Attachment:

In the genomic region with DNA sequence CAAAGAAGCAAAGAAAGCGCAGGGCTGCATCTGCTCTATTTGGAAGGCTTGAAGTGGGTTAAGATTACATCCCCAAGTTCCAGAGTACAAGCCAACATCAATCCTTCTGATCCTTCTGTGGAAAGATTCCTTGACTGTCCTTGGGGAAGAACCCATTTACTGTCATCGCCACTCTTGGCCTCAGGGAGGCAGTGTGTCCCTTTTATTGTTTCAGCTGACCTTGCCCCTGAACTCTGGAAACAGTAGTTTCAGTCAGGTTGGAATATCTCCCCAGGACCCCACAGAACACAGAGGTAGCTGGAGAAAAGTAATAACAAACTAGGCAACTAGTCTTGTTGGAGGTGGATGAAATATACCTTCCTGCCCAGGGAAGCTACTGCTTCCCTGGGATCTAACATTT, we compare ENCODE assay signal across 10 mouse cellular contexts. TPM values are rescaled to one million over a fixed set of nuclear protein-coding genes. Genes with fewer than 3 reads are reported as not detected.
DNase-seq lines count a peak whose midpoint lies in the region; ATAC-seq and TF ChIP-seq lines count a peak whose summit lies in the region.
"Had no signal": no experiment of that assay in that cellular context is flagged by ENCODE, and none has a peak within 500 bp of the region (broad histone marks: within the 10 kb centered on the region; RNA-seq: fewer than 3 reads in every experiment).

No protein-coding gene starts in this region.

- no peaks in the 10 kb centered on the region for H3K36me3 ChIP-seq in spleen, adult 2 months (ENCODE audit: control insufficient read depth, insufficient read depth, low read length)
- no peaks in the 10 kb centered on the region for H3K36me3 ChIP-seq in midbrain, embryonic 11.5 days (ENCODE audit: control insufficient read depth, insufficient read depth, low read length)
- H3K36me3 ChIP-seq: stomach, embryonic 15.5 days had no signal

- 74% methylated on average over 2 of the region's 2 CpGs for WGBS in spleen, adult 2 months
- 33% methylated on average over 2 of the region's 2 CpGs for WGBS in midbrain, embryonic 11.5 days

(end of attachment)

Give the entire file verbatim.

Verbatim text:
In the genomic region with DNA sequence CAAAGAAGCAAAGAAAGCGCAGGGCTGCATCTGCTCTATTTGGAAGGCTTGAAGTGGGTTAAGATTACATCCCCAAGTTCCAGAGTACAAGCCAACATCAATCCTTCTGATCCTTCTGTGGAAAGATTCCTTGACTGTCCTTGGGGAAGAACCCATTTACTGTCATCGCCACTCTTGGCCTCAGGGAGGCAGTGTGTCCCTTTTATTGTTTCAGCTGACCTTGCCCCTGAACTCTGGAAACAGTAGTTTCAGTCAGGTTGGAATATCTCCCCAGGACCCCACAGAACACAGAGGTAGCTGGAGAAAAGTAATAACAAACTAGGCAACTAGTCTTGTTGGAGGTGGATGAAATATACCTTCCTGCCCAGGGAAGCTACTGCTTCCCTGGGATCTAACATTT, we compare ENCODE assay signal across 10 mouse cellular contexts. TPM values are rescaled to one million over a fixed set of nuclear protein-coding genes. Genes with fewer than 3 reads are reported as not detected.
DNase-seq lines count a peak whose midpoint lies in the region; ATAC-seq and TF ChIP-seq lines count a peak whose summit lies in the region.
"Had no signal": no experiment of that assay in that cellular context is flagged by ENCODE, and none has a peak within 500 bp of the region (broad histone marks: within the 10 kb centered on the region; RNA-seq: fewer than 3 reads in every experiment).

No protein-coding gene starts in this region.

- no peaks in the 10 kb centered on the region for H3K36me3 ChIP-seq in spleen, adult 2 months (ENCODE audit: control insufficient read depth, insufficient read depth, low read length)
- no peaks in the 10 kb centered on the region for H3K36me3 ChIP-seq in midbrain, embryonic 11.5 days (ENCODE audit: control insufficient read depth, insufficient read depth, low read length)
- H3K36me3 ChIP-seq: stomach, embryonic 15.5 days had no signal

- 74% methylated on average over 2 of the region's 2 CpGs for WGBS in spleen, adult 2 months
- 33% methylated on average over 2 of the region's 2 CpGs for WGBS in midbrain, embryonic 11.5 days